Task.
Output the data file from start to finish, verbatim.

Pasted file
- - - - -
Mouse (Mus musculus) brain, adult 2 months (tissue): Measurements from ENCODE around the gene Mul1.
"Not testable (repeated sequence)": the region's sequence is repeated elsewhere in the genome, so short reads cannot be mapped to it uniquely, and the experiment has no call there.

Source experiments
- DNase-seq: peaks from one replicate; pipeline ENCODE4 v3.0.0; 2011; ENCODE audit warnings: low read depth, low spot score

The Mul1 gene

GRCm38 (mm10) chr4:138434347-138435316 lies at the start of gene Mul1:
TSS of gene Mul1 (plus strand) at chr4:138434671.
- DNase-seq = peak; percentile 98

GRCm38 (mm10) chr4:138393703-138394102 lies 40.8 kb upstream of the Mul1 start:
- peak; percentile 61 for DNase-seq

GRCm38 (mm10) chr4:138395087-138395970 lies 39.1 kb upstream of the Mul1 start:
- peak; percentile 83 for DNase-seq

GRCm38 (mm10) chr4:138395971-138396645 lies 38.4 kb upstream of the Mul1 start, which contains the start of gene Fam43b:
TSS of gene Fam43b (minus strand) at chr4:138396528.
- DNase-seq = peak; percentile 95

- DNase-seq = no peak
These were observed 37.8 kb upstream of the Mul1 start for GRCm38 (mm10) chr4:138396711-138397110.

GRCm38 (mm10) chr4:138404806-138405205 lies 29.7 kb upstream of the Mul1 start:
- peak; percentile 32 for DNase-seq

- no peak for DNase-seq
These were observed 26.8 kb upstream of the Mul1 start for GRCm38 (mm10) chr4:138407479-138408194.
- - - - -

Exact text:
Mouse (Mus musculus) brain, adult 2 months (tissue): Measurements from ENCODE around the gene Mul1.
"Not testable (repeated sequence)": the region's sequence is repeated elsewhere in the genome, so short reads cannot be mapped to it uniquely, and the experiment has no call there.

Source experiments
- DNase-seq: peaks from one replicate; pipeline ENCODE4 v3.0.0; 2011; ENCODE audit warnings: low read depth, low spot score

The Mul1 gene

GRCm38 (mm10) chr4:138434347-138435316 lies at the start of gene Mul1:
TSS of gene Mul1 (plus strand) at chr4:138434671.
- DNase-seq = peak; percentile 98

GRCm38 (mm10) chr4:138393703-138394102 lies 40.8 kb upstream of the Mul1 start:
- peak; percentile 61 for DNase-seq

GRCm38 (mm10) chr4:138395087-138395970 lies 39.1 kb upstream of the Mul1 start:
- peak; percentile 83 for DNase-seq

GRCm38 (mm10) chr4:138395971-138396645 lies 38.4 kb upstream of the Mul1 start, which contains the start of gene Fam43b:
TSS of gene Fam43b (minus strand) at chr4:138396528.
- DNase-seq = peak; percentile 95

- DNase-seq = no peak
These were observed 37.8 kb upstream of the Mul1 start for GRCm38 (mm10) chr4:138396711-138397110.

GRCm38 (mm10) chr4:138404806-138405205 lies 29.7 kb upstream of the Mul1 start:
- peak; percentile 32 for DNase-seq

- no peak for DNase-seq
These were observed 26.8 kb upstream of the Mul1 start for GRCm38 (mm10) chr4:138407479-138408194.